Chronic myelogenous leukemia (CML) is a stem cell disorder once considered an eventual death sentence upon progression to the terminal acute/blastic cell phase, a terrible clinical outcome that has improved with the introduction of tyrosine kinase inhibitors. A major continuing problem with treating CML is the persistence of drug-resistant leukemia stem/initiating cells (LS/IC). In this issue of Blood Cancer Discovery, Silvestri and colleagues describe an incredibly in-depth mechanistic study using genetic and pharmacologic modulation of the miRNA MiR300 with and without treatment with activators of the serine-threonine protein phosphatase 2A (PP2A) in human cells. In vitro studies and in vivo mouse models of patient-derived xenografts were used to address the need to target LS/ICs and restore immunity of impaired natural killer cells for attenuation of CML progression.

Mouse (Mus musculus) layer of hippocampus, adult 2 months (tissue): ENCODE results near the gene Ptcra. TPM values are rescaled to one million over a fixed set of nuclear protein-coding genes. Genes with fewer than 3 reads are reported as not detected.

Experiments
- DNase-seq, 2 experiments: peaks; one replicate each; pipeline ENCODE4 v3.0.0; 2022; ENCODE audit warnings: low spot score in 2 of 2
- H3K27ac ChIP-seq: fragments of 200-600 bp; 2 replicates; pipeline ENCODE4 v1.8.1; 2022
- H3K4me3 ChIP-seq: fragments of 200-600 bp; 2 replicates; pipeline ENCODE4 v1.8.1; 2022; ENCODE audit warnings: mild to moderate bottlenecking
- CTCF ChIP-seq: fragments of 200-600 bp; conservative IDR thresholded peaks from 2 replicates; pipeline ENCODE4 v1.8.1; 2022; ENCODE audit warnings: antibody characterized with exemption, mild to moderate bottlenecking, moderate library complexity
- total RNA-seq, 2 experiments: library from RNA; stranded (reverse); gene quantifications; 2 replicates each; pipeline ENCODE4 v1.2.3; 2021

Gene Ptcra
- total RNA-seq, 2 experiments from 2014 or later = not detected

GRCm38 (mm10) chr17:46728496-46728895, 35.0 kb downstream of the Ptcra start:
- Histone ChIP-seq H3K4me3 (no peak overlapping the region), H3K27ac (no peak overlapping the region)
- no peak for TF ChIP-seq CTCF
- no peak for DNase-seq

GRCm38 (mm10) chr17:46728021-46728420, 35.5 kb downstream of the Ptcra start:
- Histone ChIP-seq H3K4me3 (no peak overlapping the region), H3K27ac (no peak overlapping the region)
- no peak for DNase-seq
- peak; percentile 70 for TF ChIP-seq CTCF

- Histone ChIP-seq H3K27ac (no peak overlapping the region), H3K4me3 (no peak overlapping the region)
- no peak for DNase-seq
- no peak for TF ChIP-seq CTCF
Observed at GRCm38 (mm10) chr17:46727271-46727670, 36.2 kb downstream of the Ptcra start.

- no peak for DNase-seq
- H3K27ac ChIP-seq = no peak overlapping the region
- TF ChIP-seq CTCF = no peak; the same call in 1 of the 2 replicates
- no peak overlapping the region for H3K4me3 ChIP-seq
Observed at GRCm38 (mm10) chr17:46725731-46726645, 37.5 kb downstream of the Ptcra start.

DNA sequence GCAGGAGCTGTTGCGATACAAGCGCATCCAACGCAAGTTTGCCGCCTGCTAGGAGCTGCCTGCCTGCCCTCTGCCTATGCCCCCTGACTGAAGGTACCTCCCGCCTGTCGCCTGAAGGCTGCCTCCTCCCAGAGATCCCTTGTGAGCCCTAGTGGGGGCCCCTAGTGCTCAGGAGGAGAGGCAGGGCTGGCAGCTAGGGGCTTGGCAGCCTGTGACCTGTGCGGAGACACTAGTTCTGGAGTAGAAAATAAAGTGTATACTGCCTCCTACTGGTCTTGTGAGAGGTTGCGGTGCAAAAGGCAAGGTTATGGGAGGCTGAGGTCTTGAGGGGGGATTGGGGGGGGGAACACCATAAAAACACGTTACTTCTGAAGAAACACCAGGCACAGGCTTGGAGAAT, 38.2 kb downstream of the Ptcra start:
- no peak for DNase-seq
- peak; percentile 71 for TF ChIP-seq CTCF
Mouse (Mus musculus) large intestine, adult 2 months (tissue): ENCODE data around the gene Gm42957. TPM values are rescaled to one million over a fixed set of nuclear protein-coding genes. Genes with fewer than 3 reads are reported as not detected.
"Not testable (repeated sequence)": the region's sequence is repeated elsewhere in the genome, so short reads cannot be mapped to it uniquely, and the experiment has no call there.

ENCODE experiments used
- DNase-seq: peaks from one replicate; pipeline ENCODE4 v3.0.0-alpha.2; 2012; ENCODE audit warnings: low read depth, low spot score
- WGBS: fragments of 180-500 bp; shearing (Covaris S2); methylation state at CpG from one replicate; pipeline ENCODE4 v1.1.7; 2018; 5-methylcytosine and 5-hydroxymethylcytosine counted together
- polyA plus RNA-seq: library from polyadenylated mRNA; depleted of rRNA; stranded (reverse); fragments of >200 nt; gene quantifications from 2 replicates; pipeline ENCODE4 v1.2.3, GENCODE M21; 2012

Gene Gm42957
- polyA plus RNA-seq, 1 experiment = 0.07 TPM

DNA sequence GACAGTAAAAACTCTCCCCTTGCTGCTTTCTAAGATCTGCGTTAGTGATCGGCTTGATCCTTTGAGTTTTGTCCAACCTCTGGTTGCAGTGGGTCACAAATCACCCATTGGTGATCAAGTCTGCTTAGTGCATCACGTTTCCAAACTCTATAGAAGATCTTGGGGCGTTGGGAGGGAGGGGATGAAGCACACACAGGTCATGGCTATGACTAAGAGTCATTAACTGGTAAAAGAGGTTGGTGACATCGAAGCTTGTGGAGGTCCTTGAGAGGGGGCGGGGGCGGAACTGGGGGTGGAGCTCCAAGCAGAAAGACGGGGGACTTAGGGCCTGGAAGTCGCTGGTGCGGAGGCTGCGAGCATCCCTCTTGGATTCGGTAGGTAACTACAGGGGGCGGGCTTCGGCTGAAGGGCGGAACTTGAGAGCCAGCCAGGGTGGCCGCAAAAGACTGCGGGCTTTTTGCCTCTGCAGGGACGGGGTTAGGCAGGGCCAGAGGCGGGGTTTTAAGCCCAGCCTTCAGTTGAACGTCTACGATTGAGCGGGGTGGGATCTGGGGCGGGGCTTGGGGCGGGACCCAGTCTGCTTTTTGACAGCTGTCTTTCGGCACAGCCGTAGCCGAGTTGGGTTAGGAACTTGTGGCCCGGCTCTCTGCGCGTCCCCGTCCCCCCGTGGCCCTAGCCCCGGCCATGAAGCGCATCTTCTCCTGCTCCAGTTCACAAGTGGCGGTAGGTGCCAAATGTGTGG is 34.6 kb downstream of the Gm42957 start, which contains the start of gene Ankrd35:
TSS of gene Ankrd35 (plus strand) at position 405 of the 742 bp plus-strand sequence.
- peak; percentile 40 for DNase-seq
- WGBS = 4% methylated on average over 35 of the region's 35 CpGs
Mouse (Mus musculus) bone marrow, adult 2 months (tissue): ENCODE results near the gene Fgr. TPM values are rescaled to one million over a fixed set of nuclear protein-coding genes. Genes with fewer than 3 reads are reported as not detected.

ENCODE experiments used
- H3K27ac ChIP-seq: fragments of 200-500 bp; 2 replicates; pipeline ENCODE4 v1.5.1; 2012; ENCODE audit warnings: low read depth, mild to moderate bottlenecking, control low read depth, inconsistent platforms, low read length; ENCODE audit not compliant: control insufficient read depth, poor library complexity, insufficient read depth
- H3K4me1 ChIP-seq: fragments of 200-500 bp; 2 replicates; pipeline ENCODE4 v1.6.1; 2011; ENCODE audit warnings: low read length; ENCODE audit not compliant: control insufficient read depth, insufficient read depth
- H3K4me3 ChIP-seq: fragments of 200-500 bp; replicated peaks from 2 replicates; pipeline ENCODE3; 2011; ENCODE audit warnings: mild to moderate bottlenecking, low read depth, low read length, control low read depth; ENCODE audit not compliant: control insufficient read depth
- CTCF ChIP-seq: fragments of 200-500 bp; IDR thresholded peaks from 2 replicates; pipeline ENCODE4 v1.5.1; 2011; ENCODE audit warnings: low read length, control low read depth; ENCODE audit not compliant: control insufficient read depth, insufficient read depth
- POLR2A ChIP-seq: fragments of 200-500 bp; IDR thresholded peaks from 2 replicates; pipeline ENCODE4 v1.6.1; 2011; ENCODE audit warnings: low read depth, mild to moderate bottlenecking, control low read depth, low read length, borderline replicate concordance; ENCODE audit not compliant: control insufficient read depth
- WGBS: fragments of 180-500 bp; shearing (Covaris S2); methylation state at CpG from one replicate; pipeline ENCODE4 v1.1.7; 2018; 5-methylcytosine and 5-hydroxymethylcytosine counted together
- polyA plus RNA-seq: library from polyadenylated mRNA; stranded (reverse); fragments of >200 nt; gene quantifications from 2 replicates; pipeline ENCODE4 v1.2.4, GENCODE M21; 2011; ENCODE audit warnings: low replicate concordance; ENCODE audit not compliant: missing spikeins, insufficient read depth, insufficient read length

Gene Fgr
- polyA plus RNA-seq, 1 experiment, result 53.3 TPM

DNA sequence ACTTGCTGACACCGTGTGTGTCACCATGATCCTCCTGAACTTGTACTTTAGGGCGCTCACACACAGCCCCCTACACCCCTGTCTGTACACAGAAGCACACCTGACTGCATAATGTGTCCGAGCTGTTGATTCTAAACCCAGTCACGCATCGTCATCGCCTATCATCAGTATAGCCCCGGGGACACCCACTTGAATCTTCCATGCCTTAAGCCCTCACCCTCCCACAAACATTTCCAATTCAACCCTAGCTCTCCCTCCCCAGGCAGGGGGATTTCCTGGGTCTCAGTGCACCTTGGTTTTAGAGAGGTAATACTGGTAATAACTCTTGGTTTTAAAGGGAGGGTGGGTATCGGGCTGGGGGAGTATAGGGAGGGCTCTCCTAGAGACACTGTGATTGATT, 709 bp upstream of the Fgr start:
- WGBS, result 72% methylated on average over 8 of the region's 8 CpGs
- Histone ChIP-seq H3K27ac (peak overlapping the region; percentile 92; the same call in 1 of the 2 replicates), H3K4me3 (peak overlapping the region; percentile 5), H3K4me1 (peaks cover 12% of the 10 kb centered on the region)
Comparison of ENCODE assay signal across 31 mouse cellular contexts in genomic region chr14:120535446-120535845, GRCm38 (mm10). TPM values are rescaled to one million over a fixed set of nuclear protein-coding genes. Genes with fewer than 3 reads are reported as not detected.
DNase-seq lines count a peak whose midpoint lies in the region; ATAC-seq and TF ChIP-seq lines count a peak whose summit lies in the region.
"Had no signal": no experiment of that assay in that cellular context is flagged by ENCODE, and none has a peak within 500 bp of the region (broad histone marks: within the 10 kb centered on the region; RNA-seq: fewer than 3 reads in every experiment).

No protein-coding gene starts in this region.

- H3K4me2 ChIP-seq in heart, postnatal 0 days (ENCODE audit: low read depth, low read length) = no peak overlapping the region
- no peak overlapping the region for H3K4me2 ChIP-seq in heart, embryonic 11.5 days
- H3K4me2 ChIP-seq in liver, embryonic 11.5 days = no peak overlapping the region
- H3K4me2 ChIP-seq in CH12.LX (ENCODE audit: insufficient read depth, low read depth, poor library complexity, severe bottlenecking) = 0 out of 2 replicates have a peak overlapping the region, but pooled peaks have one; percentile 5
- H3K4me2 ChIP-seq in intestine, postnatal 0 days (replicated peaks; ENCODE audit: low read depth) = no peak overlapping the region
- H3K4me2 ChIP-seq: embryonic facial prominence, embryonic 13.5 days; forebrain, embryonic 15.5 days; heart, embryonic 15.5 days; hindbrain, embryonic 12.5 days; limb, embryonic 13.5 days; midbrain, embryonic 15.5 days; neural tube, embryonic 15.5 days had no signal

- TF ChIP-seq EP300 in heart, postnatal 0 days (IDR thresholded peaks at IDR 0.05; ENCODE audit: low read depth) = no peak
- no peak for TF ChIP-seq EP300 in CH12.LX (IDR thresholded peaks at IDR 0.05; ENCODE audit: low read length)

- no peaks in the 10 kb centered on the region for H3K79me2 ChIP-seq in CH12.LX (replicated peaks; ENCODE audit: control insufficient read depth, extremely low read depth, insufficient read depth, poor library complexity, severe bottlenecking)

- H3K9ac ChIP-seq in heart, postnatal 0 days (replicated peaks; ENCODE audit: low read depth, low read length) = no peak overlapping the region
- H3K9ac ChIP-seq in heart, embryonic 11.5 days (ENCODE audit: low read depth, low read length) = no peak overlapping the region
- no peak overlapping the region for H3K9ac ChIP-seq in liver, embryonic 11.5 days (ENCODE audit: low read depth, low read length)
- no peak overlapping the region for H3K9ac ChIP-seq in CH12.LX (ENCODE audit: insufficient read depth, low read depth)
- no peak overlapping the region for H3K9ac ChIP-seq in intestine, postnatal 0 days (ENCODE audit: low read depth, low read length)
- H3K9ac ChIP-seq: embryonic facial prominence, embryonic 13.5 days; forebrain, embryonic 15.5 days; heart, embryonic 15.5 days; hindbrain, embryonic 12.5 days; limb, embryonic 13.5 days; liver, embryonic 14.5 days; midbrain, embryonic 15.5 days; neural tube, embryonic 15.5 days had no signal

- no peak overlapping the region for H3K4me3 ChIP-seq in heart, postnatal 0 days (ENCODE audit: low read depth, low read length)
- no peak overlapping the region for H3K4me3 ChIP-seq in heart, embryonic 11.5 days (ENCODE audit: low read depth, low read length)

See related article by Silvestri et al., p. 48.
As noted by Silvestri and colleagues (1), chronic myelogenous leukemia (CML) treatment does not result in cured disease for many patients (2, 3). Thus, therapeutic challenges remain. Challenges include resistance to ABL tyrosine kinase inhibitors (TKI), which apparently spares survival of quiescent CML leukemia stem/initiating cells (LS/IC), and that of impaired immunity.